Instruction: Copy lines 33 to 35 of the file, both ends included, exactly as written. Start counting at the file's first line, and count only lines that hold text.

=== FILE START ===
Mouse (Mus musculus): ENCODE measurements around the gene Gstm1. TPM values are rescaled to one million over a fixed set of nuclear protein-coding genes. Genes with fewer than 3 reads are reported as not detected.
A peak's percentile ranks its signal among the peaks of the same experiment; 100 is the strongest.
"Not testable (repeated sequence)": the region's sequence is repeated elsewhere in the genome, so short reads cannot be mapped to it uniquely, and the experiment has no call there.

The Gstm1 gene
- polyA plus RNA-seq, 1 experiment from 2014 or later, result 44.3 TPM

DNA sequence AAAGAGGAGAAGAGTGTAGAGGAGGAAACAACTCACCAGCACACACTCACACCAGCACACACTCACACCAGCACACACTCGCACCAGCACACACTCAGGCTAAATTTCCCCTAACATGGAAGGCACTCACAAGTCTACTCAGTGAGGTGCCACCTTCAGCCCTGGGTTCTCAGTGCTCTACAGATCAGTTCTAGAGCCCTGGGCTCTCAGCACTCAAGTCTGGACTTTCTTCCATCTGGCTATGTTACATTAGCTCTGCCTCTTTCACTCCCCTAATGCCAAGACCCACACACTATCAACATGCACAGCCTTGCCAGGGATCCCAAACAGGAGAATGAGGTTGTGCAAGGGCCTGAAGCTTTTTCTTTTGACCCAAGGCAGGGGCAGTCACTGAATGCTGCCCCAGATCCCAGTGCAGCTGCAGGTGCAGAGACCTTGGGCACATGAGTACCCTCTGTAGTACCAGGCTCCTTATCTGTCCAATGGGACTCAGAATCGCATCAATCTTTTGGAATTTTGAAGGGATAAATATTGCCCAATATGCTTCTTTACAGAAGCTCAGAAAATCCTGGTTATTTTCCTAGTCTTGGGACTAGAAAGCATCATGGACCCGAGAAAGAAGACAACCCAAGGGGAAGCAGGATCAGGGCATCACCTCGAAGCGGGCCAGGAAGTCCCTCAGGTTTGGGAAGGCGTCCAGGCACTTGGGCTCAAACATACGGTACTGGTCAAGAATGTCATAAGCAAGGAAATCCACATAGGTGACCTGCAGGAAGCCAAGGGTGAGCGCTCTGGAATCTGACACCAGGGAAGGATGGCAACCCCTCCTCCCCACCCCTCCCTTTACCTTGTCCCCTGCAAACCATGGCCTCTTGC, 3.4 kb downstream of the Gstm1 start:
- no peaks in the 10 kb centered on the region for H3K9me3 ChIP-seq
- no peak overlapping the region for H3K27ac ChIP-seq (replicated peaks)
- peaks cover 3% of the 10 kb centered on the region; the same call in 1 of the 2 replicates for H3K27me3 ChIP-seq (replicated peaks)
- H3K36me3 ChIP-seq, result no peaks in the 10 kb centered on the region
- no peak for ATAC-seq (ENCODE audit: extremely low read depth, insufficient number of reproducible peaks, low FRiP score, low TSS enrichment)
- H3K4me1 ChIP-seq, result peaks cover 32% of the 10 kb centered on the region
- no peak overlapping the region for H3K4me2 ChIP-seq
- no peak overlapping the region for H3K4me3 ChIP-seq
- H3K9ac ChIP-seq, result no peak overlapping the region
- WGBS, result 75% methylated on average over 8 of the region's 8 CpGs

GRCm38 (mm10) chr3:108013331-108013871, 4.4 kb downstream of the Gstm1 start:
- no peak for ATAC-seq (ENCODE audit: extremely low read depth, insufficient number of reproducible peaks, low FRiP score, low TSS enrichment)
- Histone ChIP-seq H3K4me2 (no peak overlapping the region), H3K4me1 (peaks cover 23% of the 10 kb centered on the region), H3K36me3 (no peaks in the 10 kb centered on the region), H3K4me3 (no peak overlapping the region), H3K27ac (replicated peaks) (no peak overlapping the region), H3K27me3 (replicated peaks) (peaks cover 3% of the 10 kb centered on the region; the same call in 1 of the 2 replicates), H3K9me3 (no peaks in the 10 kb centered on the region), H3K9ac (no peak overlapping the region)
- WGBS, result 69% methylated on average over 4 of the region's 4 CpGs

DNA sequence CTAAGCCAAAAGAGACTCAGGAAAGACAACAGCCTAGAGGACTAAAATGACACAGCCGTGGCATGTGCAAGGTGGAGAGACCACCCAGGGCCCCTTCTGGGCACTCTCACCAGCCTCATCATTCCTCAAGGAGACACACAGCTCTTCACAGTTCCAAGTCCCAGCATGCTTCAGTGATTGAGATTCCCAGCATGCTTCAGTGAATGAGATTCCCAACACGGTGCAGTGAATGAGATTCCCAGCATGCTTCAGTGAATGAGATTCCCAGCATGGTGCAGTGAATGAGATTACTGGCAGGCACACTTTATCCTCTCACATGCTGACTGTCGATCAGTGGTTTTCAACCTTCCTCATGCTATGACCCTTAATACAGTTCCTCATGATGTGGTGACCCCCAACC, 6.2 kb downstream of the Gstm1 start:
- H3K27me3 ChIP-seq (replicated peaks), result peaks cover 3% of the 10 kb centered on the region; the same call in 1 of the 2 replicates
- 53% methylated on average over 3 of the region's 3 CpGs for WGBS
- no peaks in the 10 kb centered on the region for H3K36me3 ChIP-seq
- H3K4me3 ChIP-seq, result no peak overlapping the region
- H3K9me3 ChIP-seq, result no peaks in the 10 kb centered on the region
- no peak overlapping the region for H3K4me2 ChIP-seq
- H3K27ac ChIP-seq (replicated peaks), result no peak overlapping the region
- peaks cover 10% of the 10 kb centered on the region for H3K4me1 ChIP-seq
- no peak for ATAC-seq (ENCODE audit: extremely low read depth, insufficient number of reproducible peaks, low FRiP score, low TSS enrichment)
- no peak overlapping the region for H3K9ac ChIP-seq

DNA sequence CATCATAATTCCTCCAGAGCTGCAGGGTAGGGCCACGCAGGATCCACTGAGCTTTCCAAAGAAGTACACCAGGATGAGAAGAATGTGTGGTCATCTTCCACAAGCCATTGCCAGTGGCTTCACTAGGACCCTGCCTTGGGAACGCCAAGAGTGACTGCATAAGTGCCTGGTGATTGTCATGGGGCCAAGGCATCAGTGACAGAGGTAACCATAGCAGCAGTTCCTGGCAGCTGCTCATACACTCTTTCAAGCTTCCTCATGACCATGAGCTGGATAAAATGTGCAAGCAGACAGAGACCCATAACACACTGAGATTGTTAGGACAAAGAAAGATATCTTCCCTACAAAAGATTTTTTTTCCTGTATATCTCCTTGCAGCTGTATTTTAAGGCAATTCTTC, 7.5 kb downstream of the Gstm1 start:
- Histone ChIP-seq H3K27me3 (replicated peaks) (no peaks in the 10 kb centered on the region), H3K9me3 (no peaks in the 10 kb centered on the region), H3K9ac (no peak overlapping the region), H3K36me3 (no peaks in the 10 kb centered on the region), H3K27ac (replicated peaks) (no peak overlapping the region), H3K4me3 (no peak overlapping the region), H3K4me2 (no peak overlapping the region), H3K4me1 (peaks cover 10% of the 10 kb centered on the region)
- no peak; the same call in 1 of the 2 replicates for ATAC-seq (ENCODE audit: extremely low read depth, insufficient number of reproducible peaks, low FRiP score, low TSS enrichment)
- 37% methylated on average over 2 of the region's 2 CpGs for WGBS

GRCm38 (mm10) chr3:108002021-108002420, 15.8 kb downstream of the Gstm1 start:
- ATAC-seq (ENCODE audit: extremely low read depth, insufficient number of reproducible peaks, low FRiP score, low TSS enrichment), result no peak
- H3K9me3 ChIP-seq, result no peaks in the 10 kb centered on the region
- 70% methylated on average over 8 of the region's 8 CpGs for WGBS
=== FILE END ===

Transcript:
- Histone ChIP-seq H3K27me3 (replicated peaks) (no peaks in the 10 kb centered on the region), H3K9me3 (no peaks in the 10 kb centered on the region), H3K9ac (no peak overlapping the region), H3K36me3 (no peaks in the 10 kb centered on the region), H3K27ac (replicated peaks) (no peak overlapping the region), H3K4me3 (no peak overlapping the region), H3K4me2 (no peak overlapping the region), H3K4me1 (peaks cover 10% of the 10 kb centered on the region)
- no peak; the same call in 1 of the 2 replicates for ATAC-seq (ENCODE audit: extremely low read depth, insufficient number of reproducible peaks, low FRiP score, low TSS enrichment)
- 37% methylated on average over 2 of the region's 2 CpGs for WGBS